Donald Trump's campaign began October with just US$63.1m ($94.42 million) cash-on-hand, a sign of its financial struggles in the final stretch of the US presidential race.
The cash-on-hand figure, detailed as part of a Federal Election Commission report, represents a 50 per cent drop from the US$121.1m Trump's campaign had going into September.
Joe Biden's campaign, meanwhile, began October with US$177.3m on hand — or almost three times as much as the Trump campaign — having begun last month with US$180.7m in the bank.
The cash gap comes at a crucial time, and as the president's re-election campaign was significantly outspent by Biden's in paid advertising across the country.
Trump's campaign spent US$139.2m in September — far more than the US$81.3m it raised. Most of the money went to online ads, including on Facebook.
The starkly different cash-on-hand numbers follows a two-month blitz of fundraising by the Biden campaign, which shattered two monthly fundraising records for a presidential campaign in August and September. The death of Supreme Court justice Ruth Bader Ginsburg and the first presidential debate spurred small-donor donations.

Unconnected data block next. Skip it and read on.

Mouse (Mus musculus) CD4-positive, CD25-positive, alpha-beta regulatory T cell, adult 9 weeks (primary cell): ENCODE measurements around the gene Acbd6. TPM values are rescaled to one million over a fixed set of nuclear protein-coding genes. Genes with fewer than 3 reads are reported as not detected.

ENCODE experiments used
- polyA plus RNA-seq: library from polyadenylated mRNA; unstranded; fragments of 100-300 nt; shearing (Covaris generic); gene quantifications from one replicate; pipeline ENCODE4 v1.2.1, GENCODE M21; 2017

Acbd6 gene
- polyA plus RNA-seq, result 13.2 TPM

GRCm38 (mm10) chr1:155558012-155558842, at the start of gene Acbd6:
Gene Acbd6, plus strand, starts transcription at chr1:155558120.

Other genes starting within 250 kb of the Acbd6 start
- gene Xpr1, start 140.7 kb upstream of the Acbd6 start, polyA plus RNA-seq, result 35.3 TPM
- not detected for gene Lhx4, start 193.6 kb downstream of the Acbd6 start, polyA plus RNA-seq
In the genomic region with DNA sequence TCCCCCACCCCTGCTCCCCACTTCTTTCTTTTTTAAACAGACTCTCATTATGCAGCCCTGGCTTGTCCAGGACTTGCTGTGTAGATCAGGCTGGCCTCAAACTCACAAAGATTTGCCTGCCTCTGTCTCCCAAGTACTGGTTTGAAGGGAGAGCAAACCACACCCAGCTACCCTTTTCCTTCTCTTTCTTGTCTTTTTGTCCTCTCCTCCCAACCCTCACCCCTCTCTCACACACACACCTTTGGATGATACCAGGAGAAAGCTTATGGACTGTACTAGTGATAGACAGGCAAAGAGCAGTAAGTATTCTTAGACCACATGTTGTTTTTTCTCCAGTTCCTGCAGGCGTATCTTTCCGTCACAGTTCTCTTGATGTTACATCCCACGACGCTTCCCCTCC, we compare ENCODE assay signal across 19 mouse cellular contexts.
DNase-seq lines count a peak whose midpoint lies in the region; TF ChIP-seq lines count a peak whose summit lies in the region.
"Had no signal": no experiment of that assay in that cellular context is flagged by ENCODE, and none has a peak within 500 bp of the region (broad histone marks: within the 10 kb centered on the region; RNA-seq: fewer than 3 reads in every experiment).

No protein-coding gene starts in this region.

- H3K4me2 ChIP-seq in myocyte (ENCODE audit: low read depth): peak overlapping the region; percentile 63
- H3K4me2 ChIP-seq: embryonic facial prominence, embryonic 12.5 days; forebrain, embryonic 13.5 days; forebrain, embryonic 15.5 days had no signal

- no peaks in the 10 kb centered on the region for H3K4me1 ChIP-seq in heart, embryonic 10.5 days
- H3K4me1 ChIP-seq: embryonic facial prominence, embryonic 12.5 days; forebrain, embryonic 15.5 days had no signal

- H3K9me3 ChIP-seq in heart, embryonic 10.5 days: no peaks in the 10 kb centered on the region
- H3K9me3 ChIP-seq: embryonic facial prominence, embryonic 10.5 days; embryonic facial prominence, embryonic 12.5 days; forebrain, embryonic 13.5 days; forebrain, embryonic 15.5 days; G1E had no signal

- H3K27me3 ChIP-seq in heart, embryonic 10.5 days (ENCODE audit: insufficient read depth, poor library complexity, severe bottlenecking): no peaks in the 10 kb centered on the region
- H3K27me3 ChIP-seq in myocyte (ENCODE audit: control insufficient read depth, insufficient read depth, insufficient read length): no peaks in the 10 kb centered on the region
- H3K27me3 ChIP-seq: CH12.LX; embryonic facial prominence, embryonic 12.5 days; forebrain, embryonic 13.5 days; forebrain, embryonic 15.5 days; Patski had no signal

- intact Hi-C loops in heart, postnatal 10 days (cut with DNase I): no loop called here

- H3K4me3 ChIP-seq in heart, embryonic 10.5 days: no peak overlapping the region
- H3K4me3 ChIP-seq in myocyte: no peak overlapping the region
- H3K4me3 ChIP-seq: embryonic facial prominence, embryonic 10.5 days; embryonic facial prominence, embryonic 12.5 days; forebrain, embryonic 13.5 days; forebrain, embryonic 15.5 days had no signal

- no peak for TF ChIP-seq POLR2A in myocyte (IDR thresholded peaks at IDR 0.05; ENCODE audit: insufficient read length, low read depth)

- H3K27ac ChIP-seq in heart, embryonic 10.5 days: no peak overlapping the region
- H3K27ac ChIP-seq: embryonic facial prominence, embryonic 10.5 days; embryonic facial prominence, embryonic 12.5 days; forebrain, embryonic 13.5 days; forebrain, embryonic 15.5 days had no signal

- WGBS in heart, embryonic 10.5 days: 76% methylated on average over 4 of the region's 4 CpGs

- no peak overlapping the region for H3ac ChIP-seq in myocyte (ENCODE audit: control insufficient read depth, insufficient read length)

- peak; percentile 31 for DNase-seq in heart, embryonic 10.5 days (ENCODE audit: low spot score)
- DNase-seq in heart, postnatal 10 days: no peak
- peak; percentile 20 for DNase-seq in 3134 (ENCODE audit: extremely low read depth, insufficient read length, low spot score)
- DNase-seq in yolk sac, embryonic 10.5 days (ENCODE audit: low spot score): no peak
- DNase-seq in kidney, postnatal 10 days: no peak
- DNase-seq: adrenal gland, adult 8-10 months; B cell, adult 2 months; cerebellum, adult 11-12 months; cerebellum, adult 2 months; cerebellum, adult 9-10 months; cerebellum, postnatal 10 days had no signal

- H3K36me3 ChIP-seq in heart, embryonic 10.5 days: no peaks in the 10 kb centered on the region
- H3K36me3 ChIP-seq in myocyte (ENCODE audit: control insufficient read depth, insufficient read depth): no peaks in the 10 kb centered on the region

Over those two months, the Biden campaign, together with the Democratic National Committee, raised more than US$747m — or US$289m more than the Trump campaign and the Republican National Committee.
Trump's campaign has played down the gap in fundraising, arguing that Hillary Clinton heavily outraised and outspent Trump in 2016 but still went on to lose the election. Earlier this week, the Trump campaign announced it and the RNC would spend a combined US$55m on paid advertising in the final two weeks of the race.
AdvertisementAdvertise with NZME.
"We have more than sufficient air cover, almost three times as much as 2016," said Bill Stepien, Trump's campaign manager.
However, there are signs that the campaign's shortage of cash compared with that of Biden's has led to tough cost-cutting choices, including pulling back on paid advertising in September — to the point where the Biden campaign was running television ads in some markets unanswered.
On Sunday, Trump flew to Newport Beach, California, to attend a fundraiser at the home of Palmer Luckey, the founder of Oculus VR, where tickets to see the president and a performance by one of the original members of the Beach Boys went for as much as US$150,000.
Democrats have noted that it is unusual for a presidential candidate to be hosting a large in-person fundraiser in a non-swing state so close to an election.
Republicans have countered that the California-visit aligned with Trump's visits to two crucial swing states: Arizona and Nevada.
- Financial Times